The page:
Over the past 12 months I have had a significant increase in calls with jet card holders, membership program participants and fractional owners who have received the upsetting news that their paid and contracted private aviation provider is unable to provide services. Recently we have seen Jet It, AeroVanti, and Set Jet cease operations along with George Jet pausing operations. Moreover, I am aware of additional aviation service providers who have not officially ceased operations but are currently not fulfilling their contractual requirements and are not providing any private aviation services.
Not only do the card holders, members and fractional owners suffer service disruptions and financial losses when these programs fail, but the private aviation industry suffers reputational damage. Support service companies such as fuel providers, maintenance repair centers and catering companies are often left unpaid by the failed programs. I have also seen cases where the charter operators who provide supplemental support for the failed programs are left unpaid.
Unfortunately, it can be very difficult to determine the financial wherewithal of a private company that is not subject to public disclosure requirements. As a result, some professionals in the industry have started to request additional financial information, even from privately held companies, prior to entering into an agreement with the aviation service provider. Until there is more financial transparency, there are still a few things that can be done to protect against loss:
- Prepayment If prepayment for future flights is part of the provider’s business model, is the provider willing to segregate the prepayment amount into a separate account in the name of the customer?
- Aircraft Are the aircraft in the program owned by the company, leased, or chartered on demand? If owned, title searches can be done at a cost of a little over $100, so you can see if any support service providers have filed liens for lack of payment. If aircraft are leased, will the service provider issue letters from the aircraft owners affirming that lease payments are being made in a timely manner. If the program uses on demand charter, can the service provider supply a list of who their main charter suppliers are and a recent letter indicating that the charter operator is paid on time for the services it provides.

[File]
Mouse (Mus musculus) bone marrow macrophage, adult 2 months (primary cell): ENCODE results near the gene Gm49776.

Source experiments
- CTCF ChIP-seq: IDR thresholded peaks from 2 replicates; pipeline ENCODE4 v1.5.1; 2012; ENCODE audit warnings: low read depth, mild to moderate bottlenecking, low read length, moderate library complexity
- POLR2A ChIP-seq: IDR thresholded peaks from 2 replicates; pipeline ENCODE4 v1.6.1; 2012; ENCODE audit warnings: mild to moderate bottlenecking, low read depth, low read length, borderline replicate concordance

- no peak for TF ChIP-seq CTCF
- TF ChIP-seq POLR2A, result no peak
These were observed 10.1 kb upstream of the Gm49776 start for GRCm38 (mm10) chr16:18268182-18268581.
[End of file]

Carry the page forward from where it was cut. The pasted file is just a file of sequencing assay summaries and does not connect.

- Restrictions Is the program set up to guarantee performance everyday of the year? If so, is that business model sustainable based on the number of customers and size of the guaranteed service area? Said another way, is the program providing guaranteed access to aircraft all over the country on a fleet too small to support such a venture?
- Variable Costs Is the program set up so that variable costs such as fuel and insurance are passed onto the customer or is the program set up to be all inclusive, regardless of variable costs? If the program is all-inclusive, is that sustainable?
- Leadership and Longevity Who are the leaders of the company? What is their understanding of private aviation and what is their reputation in the industry? How long has the company been in business? How long has the current leadership been in place? Is the company profitable?
- Service Contracts For the aircraft being operated by the service provider, are there maintenance programs on the engines, APU, airframe etc. and if so, can the program provider furnish a letter that such programs are current and in good standing?
- Financial Backing Who is providing financial support to the company and will that provider give a letter confirming any recently published financial support announcements? We have seen instances where providers have claimed to have lined up additional financing only to then learn the financing was never approved and distributed. Another question to ask is, if the provider owns all of the aircraft and new aircraft are on order, where is the capital coming from to make the payments necessary for the new aircraft orders?
- Lawsuits Is there any history of or pending litigation between the provider and the provider’s customers or suppliers? If so, those lawsuits may provide valuable information in selecting a provider and the court filings are public information. Will the provider represent that there is no pending litigation with customers or suppliers?
- Product Selection Does the aircraft type offered make sense? Is the aircraft type selected built to fly the number of hours that the program provider plans to use them for? How often will the aircraft selected have to be down for major inspections and how often do those major inspections occur. Have the operating costs been properly calculated based on the planned utilization of the aircraft? Is there enough infrastructure available for the maintenance that will be needed on the aircraft?
- Margin Does the offer seem too good to be true? Is it hard to understand how the service provider will make any money? Is the offer significantly lower than any other provider? All of these are red flags that should not be ignored.
Before sending a significant amount of money to any service provider, I recommend considering the ten items above. If you can’t get comfortable with these ten items, then perhaps a different program should be considered. If you do not have time to investigate the offer, then call a consultant or an aviation attorney and have them do the investigation for you. Recently, a client called me on a collections case for a charter broker who had not paid the charter operator. As soon as the client said the name, I knew we were in trouble. I think we will see more programs fail in 2024. Business models that were created at a peak of an aviation business cycle (such as during Covid), often do not have enough margin built into them to survive when we are not at a peak. With a bit of diligence on the part of consumers, failing companies (or those likely to fail) can be avoided.